In the current study, we tested the immunogenicity of the licensed, split virus TIV in a naïve rabbit model to study the HA-specific binding and functional antibody responses. The immunogenicity of TIV was compared to a DNA vaccine expressing HA antigens from the same or closely related H1 and H3 viruses. In addition, the relative immunogenicity between the homologous and heterologous prime-boost approaches was determined. Our results indicate that DNA prime-TIV boost was, in fact, the most immunogenic immunization regimen. This finding suggests a new option in the effort to develop the next generation influenza vaccines.


2.1 Inactivated influenza vaccine

The inactivated trivalent influenza vaccine (TIV) used in this study was the licensed split virus TIV, Fluzone, used during the 2004–2005 influenza season. This particular formulation consists of 15 µg of each HA protein from A/NewCaledonia/20/99 (H1N1), A/Wyoming/03/2003 (H3N2) and B/Jiansu/10/2003 in 500 µl of vaccine (one adult human dose). The product was stored at UMMS clinical pharmacy according to manufacturer’s recommendation and the product was used before its expiration date.

2.2 Codon optimized HA DNA vaccines

The codon optimized HA DNA vaccines used in this study were H1 and H3 DNA vaccines expressing the full length wild type HA proteins from A/NewCaledonia/20/99 (H1N1) and A/Panama/2007/99 (H3N2), respectively, as described in a previous study [18]. A/Panama/2007/99 (H3N2) is closely related to A/Wyoming/03/2003 (H3N2).

2.3 Immunization of New Zealand White (NZW) rabbits

NZW rabbits (~ 2 kg body weight) were purchased from Millbrook Breeding Labs (Amherst, MA) for immunogenicity studies. Rabbits were housed in the Department of Animal Medicine at the University of Massachusetts Medical School in accordance with IACUC approved protocol. The rabbits (5 rabbits/group) received two immunizations at Weeks 0 and 4 with different combination immunizations (Fig 1). Half of a human dose (0.25 ml) of TIV was administered by intramuscular (IM) injection at each time point as indicated for Groups 1, 3, 5 and 6. The bivalent H1 and H3 HA DNA vaccines were delivered by a Helios gene gun (Bio-Rad) at the shaved abdominal skin, as previously reported [18]. For each immunization, a total of 36 µg of H1 and H3 HA DNA vaccine (18 µg of each HA DNA vaccine) was delivered to animals in Groups 2, 3, 5 and 6 at each immunization as indicated (Fig. 1). Animals in Group 4 served as a control, receiving 36 µg of empty DNA vector by gene gun at Week 0 and 0.25 ml of PBS by IM at Week 4. Animals in Group 5 received both the TIV and HA DNA vaccines concurrently. Serum samples were taken prior to the first immunization and 2 weeks after each immunization for the study of HA-specific antibody responses.

Fig. 1
Design of immunization studies in New Zealand White Rabbits.

2.4 ELISA (Enzyme-linked immunosorbent assay)

ELISA was conducted to measure the HA-specific antibody (IgG) responses in immunized rabbits, as previously described [18]. The 96-well flat-bottom plates were coated with 100 µl of ConA (50 µg/ml) for 1 hour at room temperature, and washed 5 times with PBS containing 0.1% Triton X-100. Subsequently, the plates were incubated overnight at 4°C with 100 µl of transiently expressed HA antigen at 1 µg/ml from 293T cells transfected with the H1 or H3 HA DNA vaccine plasmids. After being washed 5 times as described above, the plates were then blocked with 200 µl/well of blocking buffer (5% non-fat dry milk, 4% Whey, 0.5% Tween-20 in PBS at pH7.2) for 1 hour. After five washes, 100 µl of serially diluted rabbit or mouse serum was added in duplicate wells and incubated for 1 hour. After another set of washes, the plates were incubated for 1 hour at 37°C with 100 µl of biotinylated anti-rabbit or anti-mouse IgG (Vector Laboratories, Burlingame, CA) diluted at 1:1000 in Whey dilution buffer (4% Whey, 0.5% Tween-20 in PBS). Then, 100 µl of horseradish peroxidase-conjugated streptavidin (Vector Laboratories) diluted at 1:2000 in Whey buffer was added to each well and incubated for 1 hour. After the final washing, the plates were developed with 3,3’,5,5’ Tetramethylbenzidine (TMB) solution at 100 µl per well (Sigma, St. Louis, MO) for 3.5 minutes. The reactions were stopped by adding 25 µl of 2 M H2SO4, and the plates were read at OD 450 nm. The end titration titer was determined as the highest serum dilution that has an OD reading above twice of that from the negative control serum.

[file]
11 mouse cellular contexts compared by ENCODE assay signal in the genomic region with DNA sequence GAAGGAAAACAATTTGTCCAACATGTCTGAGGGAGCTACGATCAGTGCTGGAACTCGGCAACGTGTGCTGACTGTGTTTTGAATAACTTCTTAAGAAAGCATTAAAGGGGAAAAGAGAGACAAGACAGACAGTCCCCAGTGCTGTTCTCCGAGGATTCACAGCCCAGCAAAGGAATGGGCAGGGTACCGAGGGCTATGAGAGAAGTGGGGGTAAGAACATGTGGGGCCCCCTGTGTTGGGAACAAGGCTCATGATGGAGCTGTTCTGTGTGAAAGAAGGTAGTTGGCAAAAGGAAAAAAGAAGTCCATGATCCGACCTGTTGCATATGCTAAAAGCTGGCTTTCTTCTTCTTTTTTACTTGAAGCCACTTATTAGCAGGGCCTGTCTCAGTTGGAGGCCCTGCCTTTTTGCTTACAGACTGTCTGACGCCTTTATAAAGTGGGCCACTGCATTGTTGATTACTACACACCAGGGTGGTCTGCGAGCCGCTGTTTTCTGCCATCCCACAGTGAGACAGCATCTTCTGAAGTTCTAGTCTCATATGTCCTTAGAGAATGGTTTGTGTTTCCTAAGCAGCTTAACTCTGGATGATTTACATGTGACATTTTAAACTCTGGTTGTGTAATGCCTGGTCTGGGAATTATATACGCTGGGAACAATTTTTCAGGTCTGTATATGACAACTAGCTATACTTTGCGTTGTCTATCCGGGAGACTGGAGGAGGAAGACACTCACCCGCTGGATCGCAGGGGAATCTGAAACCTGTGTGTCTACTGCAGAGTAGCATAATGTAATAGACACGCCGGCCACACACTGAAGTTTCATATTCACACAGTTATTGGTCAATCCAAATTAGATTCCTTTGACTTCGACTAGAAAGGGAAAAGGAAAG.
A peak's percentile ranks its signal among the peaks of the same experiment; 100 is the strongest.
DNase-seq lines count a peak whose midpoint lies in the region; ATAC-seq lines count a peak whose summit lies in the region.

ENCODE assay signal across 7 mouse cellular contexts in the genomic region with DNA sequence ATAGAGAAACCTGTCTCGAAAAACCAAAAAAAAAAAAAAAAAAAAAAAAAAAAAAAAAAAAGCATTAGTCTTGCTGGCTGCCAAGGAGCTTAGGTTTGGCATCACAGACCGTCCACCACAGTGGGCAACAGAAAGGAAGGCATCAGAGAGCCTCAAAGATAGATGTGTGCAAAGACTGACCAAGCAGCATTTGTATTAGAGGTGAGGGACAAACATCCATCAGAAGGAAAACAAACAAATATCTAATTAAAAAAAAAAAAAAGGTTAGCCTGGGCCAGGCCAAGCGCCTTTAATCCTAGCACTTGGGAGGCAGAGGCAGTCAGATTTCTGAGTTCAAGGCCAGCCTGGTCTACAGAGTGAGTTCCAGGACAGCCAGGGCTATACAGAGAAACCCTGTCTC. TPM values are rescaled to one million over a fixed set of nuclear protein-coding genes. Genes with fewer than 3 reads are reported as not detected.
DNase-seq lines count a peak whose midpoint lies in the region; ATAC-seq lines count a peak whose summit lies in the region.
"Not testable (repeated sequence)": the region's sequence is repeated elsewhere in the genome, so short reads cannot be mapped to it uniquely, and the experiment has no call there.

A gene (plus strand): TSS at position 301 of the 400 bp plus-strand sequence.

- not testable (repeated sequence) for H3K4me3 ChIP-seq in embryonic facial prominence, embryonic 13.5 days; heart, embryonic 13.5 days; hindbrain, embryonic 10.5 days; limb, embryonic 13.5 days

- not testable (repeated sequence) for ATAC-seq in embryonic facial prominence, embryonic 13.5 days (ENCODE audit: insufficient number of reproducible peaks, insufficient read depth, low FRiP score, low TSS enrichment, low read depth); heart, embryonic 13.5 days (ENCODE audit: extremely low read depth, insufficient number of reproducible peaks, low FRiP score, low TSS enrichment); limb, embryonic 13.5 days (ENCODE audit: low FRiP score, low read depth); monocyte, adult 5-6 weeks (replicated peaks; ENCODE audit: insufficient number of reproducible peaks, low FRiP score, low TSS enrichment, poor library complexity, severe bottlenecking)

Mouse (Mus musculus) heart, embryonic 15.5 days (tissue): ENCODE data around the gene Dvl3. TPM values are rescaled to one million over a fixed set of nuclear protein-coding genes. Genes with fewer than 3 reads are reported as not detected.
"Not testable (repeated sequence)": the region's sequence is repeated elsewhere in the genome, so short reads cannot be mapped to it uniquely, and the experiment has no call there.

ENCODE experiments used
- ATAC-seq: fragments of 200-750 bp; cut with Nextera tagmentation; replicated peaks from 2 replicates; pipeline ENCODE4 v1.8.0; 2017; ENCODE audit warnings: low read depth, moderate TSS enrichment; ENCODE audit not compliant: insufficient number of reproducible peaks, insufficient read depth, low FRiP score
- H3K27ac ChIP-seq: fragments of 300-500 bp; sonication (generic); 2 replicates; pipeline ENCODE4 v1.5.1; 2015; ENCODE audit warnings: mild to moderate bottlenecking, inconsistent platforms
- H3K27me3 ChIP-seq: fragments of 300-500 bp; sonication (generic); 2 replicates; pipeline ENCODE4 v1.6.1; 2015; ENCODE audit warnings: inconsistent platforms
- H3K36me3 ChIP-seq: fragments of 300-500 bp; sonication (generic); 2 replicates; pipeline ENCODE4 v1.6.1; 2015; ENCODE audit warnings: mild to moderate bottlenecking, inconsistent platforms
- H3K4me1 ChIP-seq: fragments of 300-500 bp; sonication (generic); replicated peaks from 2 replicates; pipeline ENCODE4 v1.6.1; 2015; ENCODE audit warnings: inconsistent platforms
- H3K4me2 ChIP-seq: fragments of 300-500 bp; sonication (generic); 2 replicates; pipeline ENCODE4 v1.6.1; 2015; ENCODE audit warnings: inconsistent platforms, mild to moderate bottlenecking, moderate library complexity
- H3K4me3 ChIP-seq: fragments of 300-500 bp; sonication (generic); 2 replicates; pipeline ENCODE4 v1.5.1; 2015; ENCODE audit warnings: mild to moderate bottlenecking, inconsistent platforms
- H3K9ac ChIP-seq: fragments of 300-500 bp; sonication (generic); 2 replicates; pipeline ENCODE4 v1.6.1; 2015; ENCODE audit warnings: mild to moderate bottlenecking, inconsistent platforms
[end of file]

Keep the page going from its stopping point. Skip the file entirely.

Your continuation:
2.5 Preparation of influenza A virus stocks

The human influenza A viruses A/NewCaledonia/20/99 (H1N1), and A/Panama/2007/99 (H3N2) were obtained from the Center for Disease Control (CDC, Atlanta, GA). The A/NewCaledonia/20/99 virus represents the H1N1 component of the licensed human TIV and the A/Panama/2007/99 (H3N2) virus closely matches the H3N2 components of the licensed human TIV used in the current study. These viruses were cultured in the allantoic cavities of 10-day old embryonated hen eggs and incubated for 2 days at 37°C. The allantoic fluid was collected and stored at −80°C. The viruses were titrated in Madin-Darby Canine Kidney (MDCK) cell cultures to determine the plaque forming units per ml (pfu/ml).

2.6 Assays for protective antibodies